• How involved will I be in designing new features and choosing team priorities? How often will I get a chance to influence project direction?
  • How many people with my role are on the team? (the more there are, the more reliable their answers)
  • If I am interested in working on something in particular, how would I go about getting assigned to the project? Give me an example of when you did this.
  • When something goes wrong, what is the recovery? Maybe a bug is pushed or a customer says the feature was done wrongly or a service goes down. Is there a retrospective? Does it get fixed right away?
  • Who is responsible for operations, customer contact, and project planning?

This is probably the hardest one to detect. Often, teams want to hire someone to do the housekeeping, like bug fixes, legacy maintenance, mindless migration, and minor management activities. You need to ask questions to confirm there is enough “meaty” work for you and housekeeping is spread evenly or kept to a minimum.

General Red Flags

  • Your manager has been in the company or sub-org for less than 6 months. This usually means they haven’t been through a performance cycle and there is a risk that they aren’t sure what it looks like for you to do a good job. If you don’t know how to do a good job, you might not be rewarded for the work you do. However, after about a year to a year and a half, most managers figure it out.
  • You are being hired for a “generic” position. This is basically job roulette. It’s worked out well for me in the past but it’s also opportunity for you to be placed where no one else wants to be.
  • There are a lot of buzzwords. If something sounds good but doesn’t tell you anything specific, they might be trying to hide something. “We do machine learning” is the equivalent of saying “we develop software”. It generates excitement but doesn’t tell you that you’ll actually be a code monkey for the scientists who do the “real” machine learning.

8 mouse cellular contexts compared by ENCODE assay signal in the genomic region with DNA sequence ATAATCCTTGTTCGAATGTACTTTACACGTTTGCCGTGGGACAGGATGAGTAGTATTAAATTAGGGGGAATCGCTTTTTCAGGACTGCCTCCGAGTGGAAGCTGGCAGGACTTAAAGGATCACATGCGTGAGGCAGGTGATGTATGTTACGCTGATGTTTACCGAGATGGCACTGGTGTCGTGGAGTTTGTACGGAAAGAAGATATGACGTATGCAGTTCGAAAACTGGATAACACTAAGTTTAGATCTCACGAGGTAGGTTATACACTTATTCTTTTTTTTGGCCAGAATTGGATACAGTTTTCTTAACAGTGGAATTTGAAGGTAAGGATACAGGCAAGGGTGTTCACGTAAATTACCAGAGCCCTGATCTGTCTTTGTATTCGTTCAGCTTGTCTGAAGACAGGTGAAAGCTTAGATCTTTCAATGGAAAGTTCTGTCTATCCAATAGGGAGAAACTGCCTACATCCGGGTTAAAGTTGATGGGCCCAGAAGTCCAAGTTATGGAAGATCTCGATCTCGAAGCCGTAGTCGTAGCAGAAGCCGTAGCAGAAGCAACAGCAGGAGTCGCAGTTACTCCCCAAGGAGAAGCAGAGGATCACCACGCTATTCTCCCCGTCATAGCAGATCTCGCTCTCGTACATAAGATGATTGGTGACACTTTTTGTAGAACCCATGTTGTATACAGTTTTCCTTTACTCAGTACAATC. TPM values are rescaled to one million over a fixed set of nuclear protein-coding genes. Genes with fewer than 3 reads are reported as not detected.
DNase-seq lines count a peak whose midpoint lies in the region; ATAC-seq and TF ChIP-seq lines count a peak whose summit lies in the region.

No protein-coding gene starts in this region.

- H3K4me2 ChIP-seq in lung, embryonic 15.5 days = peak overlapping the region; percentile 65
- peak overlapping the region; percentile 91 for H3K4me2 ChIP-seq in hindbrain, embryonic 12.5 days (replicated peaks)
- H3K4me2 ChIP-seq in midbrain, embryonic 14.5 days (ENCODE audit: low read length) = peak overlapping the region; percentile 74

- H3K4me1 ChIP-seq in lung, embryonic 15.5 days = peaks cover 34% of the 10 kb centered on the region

• “We have no operations.” This is very job dependent. I’m talking about services, cloud, and larger software applications. If you have no ops, you have no usage or no customers. On the other side, you might have a lot of ops but someone else deals with it. This is an organizational anti-pattern and guarantees someone will strongly dislike you on that ops team. Not fun.
  • “We are a rapidly growing team.” This can genuinely be exciting if you are joining a team of smart and capable people coming together to create a new great thing. Or this could mean the managers are throwing bodies at a problem in such a way that creates stress, confusion, and general unhappiness.

It’s Too Late

If you’ve found yourself in a job where it didn’t live up to your expectation, first, figure out which questions to ask next time you interview. Second, tell someone it wasn’t what you expected and firmly ask to be placed somewhere that meets those expectations. Third, as soon as you can, decide whether you want to stay or go. Be intentional about what job you are choosing to do. By taking responsibility, you give yourself control over your situation and who doesn’t like control?

Good luck interviewing!